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Jeanne Flight's constant evolution
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The Lion’s Den is probably the last place one would expect to find any of Savannah’s alternative rock bands hanging out at 1 p.m. on a Saturday afternoon.

The dim, lush environs of this conservatively decorated lounge inside downtown’s Desoto Hilton might strike some as being at odds with the image of debauched excess that’s often associated with young, underground musicians.

And yet, here we sit — 3/4 of Jeanne Flight and myself, drinking and chatting in a back corner, surrounded by hundreds of shelved, leather-bound volumes of who-knows-what.

In all fairness to the band, it was I who suggested this destination — and most of them profess to be unaware such a place even existed, despite the fact that they’ve all been matriculating at the Savannah College of Art & Design for years, and have likely passed this low-key establishment dozens of times without a second thought.

As at least a few of us are nursing hangovers —or merely suffering from too little sleep— we sink back into overstuffed chairs, sip our drafts (or our waters), and at least a couple of us methodically gobble down copious amounts of fresh popcorn in an effort to placate our angry stomachs.

Never heard of Jeanne Flight? Don’t kick yourself. Although the quartet has been together for almost 2 years, they are barely known outside of their core following — a following centered around SCAD.

That may change soon, however, as all the members are set to graduate at approximately the same time, and upon finishing school this Fall (with degrees in a variety of different majors, including Sound Design and Industrial Design) they look to remain in town through next Summer, woodshedding before a planned move to Philadelphia in search of greener pastures for their challenging, indulgent music.

Why Philadelphia? Keyboardist Kyle Fisher chose the destination. He says matter-of-factly, “Philly just seems like a good city for us,” and he’s originally from central New Jersey, so he should know.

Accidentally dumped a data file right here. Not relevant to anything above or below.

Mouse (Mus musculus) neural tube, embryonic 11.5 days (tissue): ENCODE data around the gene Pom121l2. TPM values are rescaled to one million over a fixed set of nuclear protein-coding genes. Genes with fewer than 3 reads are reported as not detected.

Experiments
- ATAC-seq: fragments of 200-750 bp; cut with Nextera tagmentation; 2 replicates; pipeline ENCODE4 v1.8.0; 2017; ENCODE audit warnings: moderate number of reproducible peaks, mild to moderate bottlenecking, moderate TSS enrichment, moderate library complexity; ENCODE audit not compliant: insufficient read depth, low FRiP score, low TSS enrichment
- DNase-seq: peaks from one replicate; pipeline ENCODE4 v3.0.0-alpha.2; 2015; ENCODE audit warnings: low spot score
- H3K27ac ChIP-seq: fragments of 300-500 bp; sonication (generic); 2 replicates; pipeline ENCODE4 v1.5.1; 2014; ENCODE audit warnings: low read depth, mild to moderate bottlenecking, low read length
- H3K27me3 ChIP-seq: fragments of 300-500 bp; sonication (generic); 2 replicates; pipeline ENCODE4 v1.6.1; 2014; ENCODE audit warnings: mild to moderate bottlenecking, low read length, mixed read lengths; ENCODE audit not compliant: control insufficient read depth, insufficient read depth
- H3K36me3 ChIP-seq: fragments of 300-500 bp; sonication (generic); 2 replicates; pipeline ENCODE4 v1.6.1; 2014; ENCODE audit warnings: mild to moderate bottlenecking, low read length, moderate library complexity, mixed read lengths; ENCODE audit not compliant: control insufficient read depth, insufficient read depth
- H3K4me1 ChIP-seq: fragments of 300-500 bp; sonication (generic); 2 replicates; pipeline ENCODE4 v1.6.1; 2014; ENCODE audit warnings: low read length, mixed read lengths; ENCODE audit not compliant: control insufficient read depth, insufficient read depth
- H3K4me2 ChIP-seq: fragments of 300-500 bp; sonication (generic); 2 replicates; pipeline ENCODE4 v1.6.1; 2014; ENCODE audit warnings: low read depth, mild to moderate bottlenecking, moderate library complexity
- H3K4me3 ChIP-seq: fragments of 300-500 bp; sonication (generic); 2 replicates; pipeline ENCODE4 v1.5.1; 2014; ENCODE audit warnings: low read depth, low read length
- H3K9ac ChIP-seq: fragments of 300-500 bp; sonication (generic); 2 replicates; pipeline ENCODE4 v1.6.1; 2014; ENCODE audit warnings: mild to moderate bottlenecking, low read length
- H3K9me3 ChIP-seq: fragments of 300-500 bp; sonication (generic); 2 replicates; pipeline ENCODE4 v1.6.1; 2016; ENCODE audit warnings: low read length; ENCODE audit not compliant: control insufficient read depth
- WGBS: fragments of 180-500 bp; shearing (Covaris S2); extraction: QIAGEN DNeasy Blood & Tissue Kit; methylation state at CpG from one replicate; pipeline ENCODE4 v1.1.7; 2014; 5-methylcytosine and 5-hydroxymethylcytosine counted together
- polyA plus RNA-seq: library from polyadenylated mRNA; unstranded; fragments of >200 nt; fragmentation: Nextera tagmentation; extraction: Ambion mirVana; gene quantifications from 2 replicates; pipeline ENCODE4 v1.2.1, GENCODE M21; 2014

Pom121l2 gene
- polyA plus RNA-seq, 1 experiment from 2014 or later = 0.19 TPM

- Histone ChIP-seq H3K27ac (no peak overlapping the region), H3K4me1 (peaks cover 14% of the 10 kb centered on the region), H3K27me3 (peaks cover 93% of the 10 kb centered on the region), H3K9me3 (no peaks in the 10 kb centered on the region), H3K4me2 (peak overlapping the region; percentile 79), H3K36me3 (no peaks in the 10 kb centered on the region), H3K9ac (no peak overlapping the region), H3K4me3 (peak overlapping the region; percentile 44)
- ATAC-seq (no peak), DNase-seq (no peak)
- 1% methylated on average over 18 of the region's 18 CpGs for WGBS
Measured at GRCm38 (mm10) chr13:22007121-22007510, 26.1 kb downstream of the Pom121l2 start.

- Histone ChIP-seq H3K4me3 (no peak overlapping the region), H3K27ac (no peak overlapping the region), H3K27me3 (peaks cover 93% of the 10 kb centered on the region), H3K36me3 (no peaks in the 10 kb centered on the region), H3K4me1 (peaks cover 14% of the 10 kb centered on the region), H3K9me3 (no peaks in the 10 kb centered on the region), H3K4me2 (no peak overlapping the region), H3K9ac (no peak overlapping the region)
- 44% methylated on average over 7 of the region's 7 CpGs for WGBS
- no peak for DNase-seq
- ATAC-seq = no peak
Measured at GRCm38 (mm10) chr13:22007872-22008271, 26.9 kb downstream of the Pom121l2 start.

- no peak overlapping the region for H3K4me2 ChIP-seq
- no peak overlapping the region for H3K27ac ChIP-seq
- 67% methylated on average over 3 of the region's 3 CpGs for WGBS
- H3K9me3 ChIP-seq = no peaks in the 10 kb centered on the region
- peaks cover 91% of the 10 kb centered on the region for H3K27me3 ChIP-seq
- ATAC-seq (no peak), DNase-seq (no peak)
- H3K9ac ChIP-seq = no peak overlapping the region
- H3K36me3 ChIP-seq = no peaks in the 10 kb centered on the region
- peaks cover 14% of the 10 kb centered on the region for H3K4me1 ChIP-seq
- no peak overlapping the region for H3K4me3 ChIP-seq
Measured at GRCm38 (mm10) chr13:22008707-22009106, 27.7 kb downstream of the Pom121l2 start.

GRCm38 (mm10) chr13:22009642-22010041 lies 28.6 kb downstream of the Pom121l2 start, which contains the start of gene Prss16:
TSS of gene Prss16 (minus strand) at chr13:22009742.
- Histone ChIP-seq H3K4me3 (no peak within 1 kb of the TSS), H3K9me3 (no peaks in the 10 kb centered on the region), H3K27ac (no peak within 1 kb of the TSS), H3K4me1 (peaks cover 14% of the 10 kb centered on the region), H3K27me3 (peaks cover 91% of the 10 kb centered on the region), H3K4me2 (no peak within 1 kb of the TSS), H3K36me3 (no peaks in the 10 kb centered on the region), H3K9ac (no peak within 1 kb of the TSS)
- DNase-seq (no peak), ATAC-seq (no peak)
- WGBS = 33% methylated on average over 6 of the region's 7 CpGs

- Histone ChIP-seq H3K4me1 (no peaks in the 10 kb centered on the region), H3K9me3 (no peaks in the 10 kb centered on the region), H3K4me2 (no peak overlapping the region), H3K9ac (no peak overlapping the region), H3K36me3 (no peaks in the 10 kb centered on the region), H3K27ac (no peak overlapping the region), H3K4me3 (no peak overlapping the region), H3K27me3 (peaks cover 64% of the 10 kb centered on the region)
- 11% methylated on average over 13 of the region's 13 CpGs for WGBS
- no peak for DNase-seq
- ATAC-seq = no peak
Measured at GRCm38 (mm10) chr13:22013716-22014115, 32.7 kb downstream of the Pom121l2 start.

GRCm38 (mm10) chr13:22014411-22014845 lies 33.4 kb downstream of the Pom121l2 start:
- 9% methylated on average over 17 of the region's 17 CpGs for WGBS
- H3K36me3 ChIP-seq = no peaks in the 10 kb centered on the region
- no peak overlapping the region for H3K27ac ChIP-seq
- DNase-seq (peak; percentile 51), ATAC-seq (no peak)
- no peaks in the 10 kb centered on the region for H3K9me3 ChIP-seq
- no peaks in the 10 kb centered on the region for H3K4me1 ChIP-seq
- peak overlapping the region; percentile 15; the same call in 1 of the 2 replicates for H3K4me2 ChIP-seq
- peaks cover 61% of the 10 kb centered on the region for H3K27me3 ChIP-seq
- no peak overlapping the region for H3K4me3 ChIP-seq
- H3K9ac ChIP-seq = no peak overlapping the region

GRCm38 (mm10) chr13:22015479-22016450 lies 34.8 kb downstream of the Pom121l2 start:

“It’s large,” he continues, “but not like New York City or Chicago. A lot of it’s guesswork, but I’m fairly familiar with the mood of the town, and from what I’ve seen there, I think we’ll fit nicely. There’s a fairly strong punk aesthetic at work there, and there will be lots of places for us to play.”

Drummer Matt Sirois and guitarist Shawn Northrop (bassist Steve Speir was absent) agree that being based in a town with only one venue (The Jinx) that’s receptive to their music is more than a hindrance. If anything, it’s downright demoralizing to a young band.

“Touring is a big deal to us,” offers Kyle. “We really want to get out and get in front of as many people as we can. That’s more important to us than selling a lot of records. If we didn’t have these school obligations hanging over us, we’d drop it all, buy a van and hit the road tomorrow. We’d play every night if we could.”

Shawn agrees, adding that the shared love of what they’ve created together is what bonds the (admittedly dissimilar) bandmembers together.

“We all love and believe in this music and want to make it work,” he declares.

The group used to perform frequently with another young SCAD-based act, Technicolour Stallion. But, says Shawn, “Once they moved away, we haven’t been able to find anyone else that fits our style. Not having another local band to tour and play with regularly makes things difficult.”

It also doesn’t help matters that their music is by no means easy to swallow.

“People often tell us we’re difficult to classify,” says Kyle, “but we’re not that eclectic. We have a recognizable style.”

Dark, moody, disjointed and chaotic, it’s an unsettling blend of emo angst and the kind of trippy, meandering sonic explorations one might expect from prog-rock revivalists like Spock’s Beard or a certain other experimental, punk-tinged band.

“I’m not gonna lie,” says Matt with a hint of pride. “We get compared a lot to The Mars Volta — which we’re fine with, because we’re evolving all the time.”

“As far as a concept goes, we’re basically trying to construct images out of the sounds,” offers Shawn.

“We’re all visual artists,” Matt explains. “So, we all think very visually. And that’s everyone’s dream, man! To help someone create pictures in their head through your music? I mean, come on.”

Jeanne Flight plays The Jinx Friday. Columbia, S.C. indie-rockers Hungry Models and Philadelphia’s bombastically atmospheric Zelazowa open the 21+ show at 10 pm.